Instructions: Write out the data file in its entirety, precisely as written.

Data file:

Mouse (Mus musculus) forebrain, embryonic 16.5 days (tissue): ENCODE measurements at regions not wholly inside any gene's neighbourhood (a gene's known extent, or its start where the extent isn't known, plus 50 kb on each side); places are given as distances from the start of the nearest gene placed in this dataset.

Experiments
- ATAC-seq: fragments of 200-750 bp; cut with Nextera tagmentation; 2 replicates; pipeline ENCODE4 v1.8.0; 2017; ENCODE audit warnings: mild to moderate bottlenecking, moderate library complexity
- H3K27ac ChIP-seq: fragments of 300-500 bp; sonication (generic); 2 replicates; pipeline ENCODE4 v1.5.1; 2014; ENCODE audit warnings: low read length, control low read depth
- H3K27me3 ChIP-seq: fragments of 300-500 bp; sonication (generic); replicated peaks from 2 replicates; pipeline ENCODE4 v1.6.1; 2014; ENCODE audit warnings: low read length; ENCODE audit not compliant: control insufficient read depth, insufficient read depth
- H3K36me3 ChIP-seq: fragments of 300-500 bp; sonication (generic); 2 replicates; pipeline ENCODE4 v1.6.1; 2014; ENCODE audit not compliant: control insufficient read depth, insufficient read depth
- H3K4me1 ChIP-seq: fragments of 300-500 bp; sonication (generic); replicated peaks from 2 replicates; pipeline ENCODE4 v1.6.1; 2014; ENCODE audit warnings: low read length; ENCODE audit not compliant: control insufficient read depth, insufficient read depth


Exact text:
Mouse (Mus musculus) forebrain, embryonic 16.5 days (tissue): ENCODE measurements at regions not wholly inside any gene's neighbourhood (a gene's known extent, or its start where the extent isn't known, plus 50 kb on each side); places are given as distances from the start of the nearest gene placed in this dataset.

Experiments
- ATAC-seq: fragments of 200-750 bp; cut with Nextera tagmentation; 2 replicates; pipeline ENCODE4 v1.8.0; 2017; ENCODE audit warnings: mild to moderate bottlenecking, moderate library complexity
- H3K27ac ChIP-seq: fragments of 300-500 bp; sonication (generic); 2 replicates; pipeline ENCODE4 v1.5.1; 2014; ENCODE audit warnings: low read length, control low read depth
- H3K27me3 ChIP-seq: fragments of 300-500 bp; sonication (generic); replicated peaks from 2 replicates; pipeline ENCODE4 v1.6.1; 2014; ENCODE audit warnings: low read length; ENCODE audit not compliant: control insufficient read depth, insufficient read depth
- H3K36me3 ChIP-seq: fragments of 300-500 bp; sonication (generic); 2 replicates; pipeline ENCODE4 v1.6.1; 2014; ENCODE audit not compliant: control insufficient read depth, insufficient read depth
- H3K4me1 ChIP-seq: fragments of 300-500 bp; sonication (generic); replicated peaks from 2 replicates; pipeline ENCODE4 v1.6.1; 2014; ENCODE audit warnings: low read length; ENCODE audit not compliant: control insufficient read depth, insufficient read depth